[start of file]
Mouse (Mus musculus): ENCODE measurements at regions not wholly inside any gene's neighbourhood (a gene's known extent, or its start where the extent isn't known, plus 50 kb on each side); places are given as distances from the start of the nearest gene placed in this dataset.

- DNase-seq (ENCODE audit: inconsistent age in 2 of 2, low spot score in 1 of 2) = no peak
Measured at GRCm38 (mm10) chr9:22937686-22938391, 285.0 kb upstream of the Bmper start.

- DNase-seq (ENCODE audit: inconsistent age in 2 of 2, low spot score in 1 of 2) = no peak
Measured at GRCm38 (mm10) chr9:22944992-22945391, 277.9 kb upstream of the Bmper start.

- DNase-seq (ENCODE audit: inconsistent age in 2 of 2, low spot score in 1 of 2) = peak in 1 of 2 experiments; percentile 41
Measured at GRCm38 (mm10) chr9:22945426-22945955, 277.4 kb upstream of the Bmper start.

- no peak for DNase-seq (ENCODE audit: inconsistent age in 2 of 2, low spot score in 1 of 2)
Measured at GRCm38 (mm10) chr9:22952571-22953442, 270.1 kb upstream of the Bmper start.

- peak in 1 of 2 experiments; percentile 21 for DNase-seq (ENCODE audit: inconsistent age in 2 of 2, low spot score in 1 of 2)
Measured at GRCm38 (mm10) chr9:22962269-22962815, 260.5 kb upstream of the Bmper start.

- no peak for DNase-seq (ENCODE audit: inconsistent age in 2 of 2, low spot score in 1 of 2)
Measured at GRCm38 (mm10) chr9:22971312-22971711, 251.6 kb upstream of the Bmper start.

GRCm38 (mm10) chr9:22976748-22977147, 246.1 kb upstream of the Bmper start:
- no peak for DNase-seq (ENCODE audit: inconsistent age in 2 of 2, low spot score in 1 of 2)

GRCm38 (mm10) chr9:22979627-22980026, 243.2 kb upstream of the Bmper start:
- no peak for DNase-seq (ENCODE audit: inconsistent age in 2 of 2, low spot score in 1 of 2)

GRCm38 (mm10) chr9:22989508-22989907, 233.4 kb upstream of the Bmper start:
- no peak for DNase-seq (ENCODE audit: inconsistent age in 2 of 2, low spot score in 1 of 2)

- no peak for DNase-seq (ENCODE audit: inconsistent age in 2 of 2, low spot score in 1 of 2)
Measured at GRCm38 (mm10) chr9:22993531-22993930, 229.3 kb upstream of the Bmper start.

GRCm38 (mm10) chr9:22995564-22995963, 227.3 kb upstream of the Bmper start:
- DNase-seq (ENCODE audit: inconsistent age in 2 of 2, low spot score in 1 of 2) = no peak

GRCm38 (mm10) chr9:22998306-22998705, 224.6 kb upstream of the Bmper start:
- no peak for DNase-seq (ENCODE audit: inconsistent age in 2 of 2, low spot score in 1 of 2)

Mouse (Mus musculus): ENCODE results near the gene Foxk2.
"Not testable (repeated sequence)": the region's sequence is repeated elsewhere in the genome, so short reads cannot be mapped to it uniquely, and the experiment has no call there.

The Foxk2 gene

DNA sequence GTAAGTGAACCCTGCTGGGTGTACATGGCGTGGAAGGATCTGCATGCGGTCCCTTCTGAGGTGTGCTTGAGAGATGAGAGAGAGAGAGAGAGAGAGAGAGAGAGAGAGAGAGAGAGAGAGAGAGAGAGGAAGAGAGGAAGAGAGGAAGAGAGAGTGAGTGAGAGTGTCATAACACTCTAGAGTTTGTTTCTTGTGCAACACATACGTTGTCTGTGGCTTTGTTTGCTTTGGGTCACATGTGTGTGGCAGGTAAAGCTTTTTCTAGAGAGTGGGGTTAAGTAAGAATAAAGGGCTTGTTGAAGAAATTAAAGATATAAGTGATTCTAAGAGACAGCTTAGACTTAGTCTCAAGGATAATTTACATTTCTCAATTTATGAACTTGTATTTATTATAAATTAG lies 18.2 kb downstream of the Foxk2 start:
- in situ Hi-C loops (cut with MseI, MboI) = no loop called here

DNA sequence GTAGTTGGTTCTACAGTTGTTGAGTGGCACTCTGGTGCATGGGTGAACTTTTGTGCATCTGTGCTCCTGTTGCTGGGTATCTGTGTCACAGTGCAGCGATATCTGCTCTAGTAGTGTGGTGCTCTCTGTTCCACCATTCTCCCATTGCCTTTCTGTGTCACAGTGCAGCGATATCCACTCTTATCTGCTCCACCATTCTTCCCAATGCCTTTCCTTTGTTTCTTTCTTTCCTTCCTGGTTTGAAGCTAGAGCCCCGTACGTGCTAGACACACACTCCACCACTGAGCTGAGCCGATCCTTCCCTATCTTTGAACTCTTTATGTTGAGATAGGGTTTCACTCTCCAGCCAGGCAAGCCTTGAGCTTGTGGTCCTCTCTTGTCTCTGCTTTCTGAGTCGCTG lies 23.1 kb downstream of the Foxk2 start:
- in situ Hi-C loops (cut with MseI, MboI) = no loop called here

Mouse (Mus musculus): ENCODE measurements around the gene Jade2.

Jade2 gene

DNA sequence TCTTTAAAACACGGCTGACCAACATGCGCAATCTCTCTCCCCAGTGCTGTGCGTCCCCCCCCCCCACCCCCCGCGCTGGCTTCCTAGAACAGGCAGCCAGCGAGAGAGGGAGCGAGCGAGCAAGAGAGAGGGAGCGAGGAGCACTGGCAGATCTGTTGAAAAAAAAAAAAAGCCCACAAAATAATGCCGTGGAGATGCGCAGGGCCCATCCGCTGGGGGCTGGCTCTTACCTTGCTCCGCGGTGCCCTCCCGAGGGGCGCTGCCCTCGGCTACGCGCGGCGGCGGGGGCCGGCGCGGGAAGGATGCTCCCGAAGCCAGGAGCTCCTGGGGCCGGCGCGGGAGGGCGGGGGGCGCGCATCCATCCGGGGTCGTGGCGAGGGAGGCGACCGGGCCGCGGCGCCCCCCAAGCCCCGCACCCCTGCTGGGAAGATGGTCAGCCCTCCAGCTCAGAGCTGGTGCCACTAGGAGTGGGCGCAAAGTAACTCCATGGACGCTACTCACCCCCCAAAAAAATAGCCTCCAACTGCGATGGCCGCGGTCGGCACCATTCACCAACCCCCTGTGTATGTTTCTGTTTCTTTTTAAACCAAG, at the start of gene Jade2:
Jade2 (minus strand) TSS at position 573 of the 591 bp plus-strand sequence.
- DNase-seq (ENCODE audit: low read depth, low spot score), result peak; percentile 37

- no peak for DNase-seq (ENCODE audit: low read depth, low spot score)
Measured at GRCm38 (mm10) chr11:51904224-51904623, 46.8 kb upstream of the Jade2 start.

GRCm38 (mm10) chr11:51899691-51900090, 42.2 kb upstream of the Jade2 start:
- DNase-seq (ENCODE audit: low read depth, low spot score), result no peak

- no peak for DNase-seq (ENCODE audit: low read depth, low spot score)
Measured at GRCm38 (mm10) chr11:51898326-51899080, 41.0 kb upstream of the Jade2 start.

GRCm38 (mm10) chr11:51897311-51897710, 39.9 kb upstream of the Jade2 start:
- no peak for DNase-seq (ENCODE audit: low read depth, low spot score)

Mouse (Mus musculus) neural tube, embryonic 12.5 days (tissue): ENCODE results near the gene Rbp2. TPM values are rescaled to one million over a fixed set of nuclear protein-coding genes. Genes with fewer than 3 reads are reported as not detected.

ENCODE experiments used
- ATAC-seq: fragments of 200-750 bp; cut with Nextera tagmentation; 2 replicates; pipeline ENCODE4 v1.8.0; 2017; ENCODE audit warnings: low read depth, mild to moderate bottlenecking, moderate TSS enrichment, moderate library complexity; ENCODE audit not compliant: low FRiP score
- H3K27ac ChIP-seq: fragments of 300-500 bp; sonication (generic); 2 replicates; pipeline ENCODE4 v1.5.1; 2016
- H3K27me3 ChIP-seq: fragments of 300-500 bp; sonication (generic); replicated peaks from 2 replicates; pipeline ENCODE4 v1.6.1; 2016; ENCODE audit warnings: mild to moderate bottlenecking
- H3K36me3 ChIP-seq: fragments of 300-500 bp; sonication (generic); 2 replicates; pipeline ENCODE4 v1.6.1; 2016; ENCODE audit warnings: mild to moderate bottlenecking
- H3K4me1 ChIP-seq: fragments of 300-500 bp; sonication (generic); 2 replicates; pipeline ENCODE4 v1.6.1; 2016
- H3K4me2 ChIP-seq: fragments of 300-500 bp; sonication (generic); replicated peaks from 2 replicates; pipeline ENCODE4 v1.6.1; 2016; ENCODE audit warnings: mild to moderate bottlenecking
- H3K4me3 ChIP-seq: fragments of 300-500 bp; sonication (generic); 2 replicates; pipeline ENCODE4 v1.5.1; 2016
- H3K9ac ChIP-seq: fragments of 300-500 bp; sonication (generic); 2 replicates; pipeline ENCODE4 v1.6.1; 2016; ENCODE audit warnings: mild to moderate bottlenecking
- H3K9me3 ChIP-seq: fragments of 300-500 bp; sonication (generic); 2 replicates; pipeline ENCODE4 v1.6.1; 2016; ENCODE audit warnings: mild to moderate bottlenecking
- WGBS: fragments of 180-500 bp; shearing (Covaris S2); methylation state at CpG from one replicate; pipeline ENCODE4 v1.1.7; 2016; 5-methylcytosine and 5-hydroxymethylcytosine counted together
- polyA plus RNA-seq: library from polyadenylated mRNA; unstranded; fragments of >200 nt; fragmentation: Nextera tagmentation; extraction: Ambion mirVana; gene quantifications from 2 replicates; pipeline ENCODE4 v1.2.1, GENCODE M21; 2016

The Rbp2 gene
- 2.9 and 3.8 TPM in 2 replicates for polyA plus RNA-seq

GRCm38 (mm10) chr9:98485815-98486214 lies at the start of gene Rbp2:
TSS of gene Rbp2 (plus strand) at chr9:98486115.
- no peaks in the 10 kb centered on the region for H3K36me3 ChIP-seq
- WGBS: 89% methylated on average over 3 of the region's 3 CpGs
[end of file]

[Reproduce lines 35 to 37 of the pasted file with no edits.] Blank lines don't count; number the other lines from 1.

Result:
DNA sequence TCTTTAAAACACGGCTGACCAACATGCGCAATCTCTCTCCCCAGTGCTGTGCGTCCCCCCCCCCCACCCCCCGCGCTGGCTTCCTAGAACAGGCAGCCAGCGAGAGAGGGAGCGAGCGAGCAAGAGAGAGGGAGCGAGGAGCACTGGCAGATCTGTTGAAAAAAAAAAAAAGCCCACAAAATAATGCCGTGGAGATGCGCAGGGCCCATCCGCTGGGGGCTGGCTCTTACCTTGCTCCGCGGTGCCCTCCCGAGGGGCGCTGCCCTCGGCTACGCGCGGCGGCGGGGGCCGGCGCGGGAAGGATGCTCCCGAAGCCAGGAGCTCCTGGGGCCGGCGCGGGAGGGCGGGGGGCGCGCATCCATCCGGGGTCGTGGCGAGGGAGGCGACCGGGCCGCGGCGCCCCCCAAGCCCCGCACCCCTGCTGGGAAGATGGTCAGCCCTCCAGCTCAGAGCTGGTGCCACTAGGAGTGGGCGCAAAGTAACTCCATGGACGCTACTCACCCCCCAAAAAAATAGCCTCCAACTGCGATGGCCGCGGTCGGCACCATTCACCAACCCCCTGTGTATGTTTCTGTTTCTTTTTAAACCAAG, at the start of gene Jade2:
Jade2 (minus strand) TSS at position 573 of the 591 bp plus-strand sequence.
- DNase-seq (ENCODE audit: low read depth, low spot score), result peak; percentile 37